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Dying Dangerously: The Risks of Making a Homemade Will

We've all seen those homemade do-it-yourself will kits at the local bookstore: "Wills Made Easy! $19.99!" Why would you ever pay a lawyer hundreds of dollars when such a cheap option is staring at you from the bookstore shelf?

Because your beneficiaries deserve better. Spending money on a will is not for your benefit. The ones who will benefit are be your spouse, your kids, your grandkids, your friends - anyone to whom you want to leave a legacy. Here are three significant risks of leaving the fate of your estate in the hands of a homemade will.

Risk #1: Your Wills Kit Is Probably Wrong

The most popular homemade wills kit on the Chapters/Indigo website was published in 2008. As of today, that's 10 years old. Would you trust the advice of a lawyer who hasn't stayed up to date on the law for the past decade? Who hasn't made sure his or her skills reflect the current best practices? Because, for $20 (or free if you find an online template), that's what you're getting: old information. Not the best practices and outdated practices.

In 2013, BC brought in sweeping changes to our wills and estates legislation with a new act called the Wills, Estates and Succession Act. This piece of law has upended lots of old estate planning practices in BC. Note the year: 2013. That's 5 years after the top-selling wills kit on the Indigo website was released. Add in that this wills kit is sold all over Canada (each province has its own wills laws) and you've got some outdated, generalized, one-size-fits-all forms that are likely incorrect and out of date.

Risk #2: You're Leaving Your Will Vulnerable to Challenges

So, you've ignored risk #1 and decided to do a homemade will. Now you cross your fingers and hope that, after you die, nobody argues that your will is invalid. Some ways that your will can be challenged are:

  • you didn't sign the will in front of two witnesses;
  • if you DID sign the will in front of two witnesses, one or both are named somewhere in the will (executor, beneficiary, guardian, etc.);
  • you did not have mental capacity when signing;
  • you made the will under duress or undue influence; or
  • you left your will open to lawsuits by disinherited kids (on this point, see my previous blog post: How Can I Write Someone Out of My Will (And, Should I)?)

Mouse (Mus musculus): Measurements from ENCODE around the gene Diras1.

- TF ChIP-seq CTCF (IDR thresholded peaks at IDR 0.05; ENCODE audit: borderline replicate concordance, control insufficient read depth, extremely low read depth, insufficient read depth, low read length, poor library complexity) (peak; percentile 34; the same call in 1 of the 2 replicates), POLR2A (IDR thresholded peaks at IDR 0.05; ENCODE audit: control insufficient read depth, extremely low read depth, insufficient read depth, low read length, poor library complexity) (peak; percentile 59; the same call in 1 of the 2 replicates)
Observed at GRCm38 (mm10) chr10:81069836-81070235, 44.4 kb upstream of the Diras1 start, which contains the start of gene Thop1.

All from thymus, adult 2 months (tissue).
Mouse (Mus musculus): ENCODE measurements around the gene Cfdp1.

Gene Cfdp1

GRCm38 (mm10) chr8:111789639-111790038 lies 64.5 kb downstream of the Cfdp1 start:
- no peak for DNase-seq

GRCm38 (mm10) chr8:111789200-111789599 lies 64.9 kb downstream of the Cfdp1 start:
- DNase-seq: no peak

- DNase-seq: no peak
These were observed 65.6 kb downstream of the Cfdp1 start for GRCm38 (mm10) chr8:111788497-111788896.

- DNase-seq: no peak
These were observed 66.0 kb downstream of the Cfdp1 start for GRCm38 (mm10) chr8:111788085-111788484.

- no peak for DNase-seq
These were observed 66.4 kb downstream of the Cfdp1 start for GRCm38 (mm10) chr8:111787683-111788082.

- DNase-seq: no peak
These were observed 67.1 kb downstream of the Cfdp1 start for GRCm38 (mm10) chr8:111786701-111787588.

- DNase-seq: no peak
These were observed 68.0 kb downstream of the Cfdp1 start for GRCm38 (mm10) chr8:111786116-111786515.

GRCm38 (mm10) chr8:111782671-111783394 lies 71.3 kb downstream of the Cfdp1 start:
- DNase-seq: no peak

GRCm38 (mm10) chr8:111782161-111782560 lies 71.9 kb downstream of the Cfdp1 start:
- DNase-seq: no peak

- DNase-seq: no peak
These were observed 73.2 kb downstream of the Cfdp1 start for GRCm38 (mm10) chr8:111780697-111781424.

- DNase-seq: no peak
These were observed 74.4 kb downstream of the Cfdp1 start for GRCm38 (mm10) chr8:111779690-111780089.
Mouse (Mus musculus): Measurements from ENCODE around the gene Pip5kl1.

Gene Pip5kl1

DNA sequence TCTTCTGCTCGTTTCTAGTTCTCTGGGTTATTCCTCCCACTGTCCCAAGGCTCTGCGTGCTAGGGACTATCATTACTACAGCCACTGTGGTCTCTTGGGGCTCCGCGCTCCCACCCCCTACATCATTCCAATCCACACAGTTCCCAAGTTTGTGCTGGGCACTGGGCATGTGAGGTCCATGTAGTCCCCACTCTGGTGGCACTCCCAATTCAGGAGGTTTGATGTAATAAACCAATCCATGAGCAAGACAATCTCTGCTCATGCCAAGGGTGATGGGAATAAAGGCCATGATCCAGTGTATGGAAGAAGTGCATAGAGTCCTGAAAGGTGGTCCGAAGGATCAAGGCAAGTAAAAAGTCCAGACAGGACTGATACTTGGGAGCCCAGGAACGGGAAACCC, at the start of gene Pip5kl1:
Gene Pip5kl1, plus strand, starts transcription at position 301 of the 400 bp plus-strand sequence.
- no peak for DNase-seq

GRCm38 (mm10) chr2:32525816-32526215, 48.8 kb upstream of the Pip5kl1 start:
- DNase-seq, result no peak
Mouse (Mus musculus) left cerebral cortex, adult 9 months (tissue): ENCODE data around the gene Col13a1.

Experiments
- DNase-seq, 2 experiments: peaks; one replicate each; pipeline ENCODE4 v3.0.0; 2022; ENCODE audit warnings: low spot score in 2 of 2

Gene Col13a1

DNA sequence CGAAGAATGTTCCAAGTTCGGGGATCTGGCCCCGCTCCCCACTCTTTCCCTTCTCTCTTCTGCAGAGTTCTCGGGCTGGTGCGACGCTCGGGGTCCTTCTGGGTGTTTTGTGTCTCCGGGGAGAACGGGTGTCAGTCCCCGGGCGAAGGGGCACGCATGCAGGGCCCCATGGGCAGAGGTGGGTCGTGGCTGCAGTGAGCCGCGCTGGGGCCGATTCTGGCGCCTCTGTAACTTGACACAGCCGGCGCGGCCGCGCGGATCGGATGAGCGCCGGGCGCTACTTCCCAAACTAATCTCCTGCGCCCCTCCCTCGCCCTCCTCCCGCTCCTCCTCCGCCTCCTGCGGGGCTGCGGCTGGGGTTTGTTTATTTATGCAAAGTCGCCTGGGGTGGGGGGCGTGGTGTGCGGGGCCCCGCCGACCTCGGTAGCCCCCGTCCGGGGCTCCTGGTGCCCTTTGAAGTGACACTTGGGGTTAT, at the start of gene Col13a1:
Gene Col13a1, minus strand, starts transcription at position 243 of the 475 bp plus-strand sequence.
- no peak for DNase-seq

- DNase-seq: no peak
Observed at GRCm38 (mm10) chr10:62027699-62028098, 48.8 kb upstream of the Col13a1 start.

Hiring a lawyer to do your will minimizes the risk of these challenges being successful. When you hire a lawyer, you're not just hiring someone to write down your wishes. You're also paying for your lawyer's observations and notes. These notes are critical to ensuring that your will stands up to estate litigation.

Your lawyer's notes help to protect your estate from claims that your will was not made properly. During your initial consult, your lawyer ensures that you know what you're doing, you have a general idea of the value of your assets, and that nobody's forcing you or holding a gun to your head. Your lawyer will also ensure that the witnesses to the will are valid. While, of course, you can't completely prevent a lawsuit, the presence of your lawyer's notes confirming capacity and free will could go a long way in helping to prevent a claim from being successful.

Risk #3: You're Not Getting Advice When You Need It Most

Ignoring the other big risks of doing your own will - using an outdated kit and leaving your will open to challenges - the biggest risk of all, in my opinion, is that you are losing out on legal advice. While doing a will may seem straightforward, it is not simple. When you sit down with your lawyer, your lawyer will inevitably ask you questions that shift your way of thinking, or direct your mind to scenarios that you haven't considered. While you may only write one will every 10-15 years (or, perhaps, once ever), a busy estate planning lawyer will do potentially dozens of wills every month. This means that your lawyer has essentially seen it all, and will be able to give you advice on your estate planning needs no matter how unusual or sensitive your situation. A homemade wills kit (or a free online form) isn't going to give you any advice. And no matter how simple you think your estate planning needs are, there's always a place for sensible, insightful legal advice for your situation. Estate planning is more than a will, and there are lots of other tools that your lawyer can help you create to accomplish your goals.

Conclusion: Invest in Your Legacy

As I hope these risks - using a bad wills kit, leaving your will vulnerable to challenges, and not getting legal advice - have shown the potential for disaster that can occur due to a homemade will. One final thought: dying with an inadequate will isn't your problem. You won't be here to worry about it. Instead, you're pushing the problem to the next generation and burdening your family with all of the frustrations that come with a poorly written will. The homemade will you write could not only cost your estate thousands in legal fees and perhaps unintended probate fees, but could also create emotional turmoil amongst your surviving family members as they struggle to comprehend your final wishes.

We're in the business of avoiding that messiness and helping you achieve your goals. Please give us a call at 604-465-9993, or email me directly at jnay@peaklaw.ca, if you'd like to schedule a free consultation to talk about your estate planning needs.